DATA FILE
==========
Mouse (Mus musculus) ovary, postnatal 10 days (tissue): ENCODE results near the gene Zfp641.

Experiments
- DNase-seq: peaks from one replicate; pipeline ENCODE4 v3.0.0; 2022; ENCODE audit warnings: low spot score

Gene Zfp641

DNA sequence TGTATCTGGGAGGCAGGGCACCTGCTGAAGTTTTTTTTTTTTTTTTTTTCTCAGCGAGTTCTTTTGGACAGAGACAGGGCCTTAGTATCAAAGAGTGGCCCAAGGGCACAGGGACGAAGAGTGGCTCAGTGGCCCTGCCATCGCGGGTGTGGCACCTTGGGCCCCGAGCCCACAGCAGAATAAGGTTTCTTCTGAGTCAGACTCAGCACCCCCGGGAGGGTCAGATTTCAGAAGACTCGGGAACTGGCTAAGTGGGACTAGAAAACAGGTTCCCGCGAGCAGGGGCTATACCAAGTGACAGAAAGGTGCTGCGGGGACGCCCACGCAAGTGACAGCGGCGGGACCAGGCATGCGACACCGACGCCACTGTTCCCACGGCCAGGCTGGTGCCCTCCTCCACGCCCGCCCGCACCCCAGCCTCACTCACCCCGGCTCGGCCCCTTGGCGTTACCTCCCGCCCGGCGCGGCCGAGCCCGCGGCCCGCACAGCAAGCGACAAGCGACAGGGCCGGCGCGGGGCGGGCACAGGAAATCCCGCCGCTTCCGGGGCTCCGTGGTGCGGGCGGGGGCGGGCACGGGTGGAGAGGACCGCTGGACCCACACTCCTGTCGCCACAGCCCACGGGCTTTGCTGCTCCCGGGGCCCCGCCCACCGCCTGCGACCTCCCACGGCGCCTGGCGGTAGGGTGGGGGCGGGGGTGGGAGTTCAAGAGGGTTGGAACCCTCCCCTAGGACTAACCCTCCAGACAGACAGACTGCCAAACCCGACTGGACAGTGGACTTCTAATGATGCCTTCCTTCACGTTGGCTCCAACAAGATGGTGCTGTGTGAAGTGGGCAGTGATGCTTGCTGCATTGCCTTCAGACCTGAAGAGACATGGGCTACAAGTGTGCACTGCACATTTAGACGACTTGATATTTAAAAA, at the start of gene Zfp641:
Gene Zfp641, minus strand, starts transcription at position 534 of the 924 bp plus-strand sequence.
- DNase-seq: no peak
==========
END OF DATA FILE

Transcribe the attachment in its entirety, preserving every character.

Mouse (Mus musculus) ovary, postnatal 10 days (tissue): ENCODE results near the gene Zfp641.

Experiments
- DNase-seq: peaks from one replicate; pipeline ENCODE4 v3.0.0; 2022; ENCODE audit warnings: low spot score

Gene Zfp641

DNA sequence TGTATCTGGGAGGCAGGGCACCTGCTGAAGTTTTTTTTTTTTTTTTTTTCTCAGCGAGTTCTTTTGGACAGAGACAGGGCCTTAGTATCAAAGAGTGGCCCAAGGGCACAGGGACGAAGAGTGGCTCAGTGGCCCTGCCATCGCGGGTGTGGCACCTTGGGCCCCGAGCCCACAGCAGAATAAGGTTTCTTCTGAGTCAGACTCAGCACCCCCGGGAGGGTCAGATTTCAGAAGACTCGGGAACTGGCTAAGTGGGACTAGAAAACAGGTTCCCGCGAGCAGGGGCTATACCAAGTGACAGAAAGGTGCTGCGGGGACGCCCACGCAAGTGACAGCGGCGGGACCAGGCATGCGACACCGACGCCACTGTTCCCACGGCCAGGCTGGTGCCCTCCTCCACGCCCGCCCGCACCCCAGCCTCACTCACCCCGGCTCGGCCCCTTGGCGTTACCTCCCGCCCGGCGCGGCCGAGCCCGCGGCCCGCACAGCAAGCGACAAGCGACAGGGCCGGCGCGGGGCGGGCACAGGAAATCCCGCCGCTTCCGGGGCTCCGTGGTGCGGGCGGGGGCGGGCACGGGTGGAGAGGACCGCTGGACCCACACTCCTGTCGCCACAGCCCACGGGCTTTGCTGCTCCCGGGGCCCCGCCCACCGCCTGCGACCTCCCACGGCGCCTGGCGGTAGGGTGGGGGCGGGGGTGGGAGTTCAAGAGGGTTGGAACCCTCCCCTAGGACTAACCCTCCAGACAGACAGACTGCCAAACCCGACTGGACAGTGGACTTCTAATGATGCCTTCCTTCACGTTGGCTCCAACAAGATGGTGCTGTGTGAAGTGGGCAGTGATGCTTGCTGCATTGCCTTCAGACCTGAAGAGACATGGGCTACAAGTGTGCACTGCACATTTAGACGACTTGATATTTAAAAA, at the start of gene Zfp641:
Gene Zfp641, minus strand, starts transcription at position 534 of the 924 bp plus-strand sequence.
- DNase-seq: no peak